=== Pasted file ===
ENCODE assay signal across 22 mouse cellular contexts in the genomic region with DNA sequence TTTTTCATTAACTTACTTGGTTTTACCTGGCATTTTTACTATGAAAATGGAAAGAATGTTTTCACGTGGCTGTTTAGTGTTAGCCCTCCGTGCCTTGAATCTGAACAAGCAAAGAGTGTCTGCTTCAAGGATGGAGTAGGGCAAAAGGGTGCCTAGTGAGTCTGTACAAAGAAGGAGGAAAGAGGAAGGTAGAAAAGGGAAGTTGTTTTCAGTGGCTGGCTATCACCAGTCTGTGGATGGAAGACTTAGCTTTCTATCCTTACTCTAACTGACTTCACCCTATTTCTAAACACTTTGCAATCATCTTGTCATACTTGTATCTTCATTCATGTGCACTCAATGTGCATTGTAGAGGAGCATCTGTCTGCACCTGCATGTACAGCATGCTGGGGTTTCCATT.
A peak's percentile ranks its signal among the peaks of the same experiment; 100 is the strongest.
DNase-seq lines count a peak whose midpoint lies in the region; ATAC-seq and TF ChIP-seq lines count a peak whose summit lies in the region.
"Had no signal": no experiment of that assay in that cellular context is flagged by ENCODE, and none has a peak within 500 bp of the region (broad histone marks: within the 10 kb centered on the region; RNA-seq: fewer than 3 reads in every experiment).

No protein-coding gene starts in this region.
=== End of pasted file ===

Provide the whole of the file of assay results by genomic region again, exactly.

ENCODE assay signal across 22 mouse cellular contexts in the genomic region with DNA sequence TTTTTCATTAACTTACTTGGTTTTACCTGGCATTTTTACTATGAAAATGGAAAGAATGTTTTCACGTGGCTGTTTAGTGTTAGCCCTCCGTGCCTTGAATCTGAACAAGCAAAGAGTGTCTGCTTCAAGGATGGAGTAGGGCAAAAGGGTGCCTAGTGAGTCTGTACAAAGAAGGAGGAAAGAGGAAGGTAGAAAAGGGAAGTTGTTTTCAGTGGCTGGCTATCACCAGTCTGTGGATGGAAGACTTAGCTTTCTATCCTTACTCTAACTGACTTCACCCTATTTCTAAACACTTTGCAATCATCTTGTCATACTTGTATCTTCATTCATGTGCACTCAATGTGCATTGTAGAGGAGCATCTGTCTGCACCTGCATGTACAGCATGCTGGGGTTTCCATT.
A peak's percentile ranks its signal among the peaks of the same experiment; 100 is the strongest.
DNase-seq lines count a peak whose midpoint lies in the region; ATAC-seq and TF ChIP-seq lines count a peak whose summit lies in the region.
"Had no signal": no experiment of that assay in that cellular context is flagged by ENCODE, and none has a peak within 500 bp of the region (broad histone marks: within the 10 kb centered on the region; RNA-seq: fewer than 3 reads in every experiment).

No protein-coding gene starts in this region.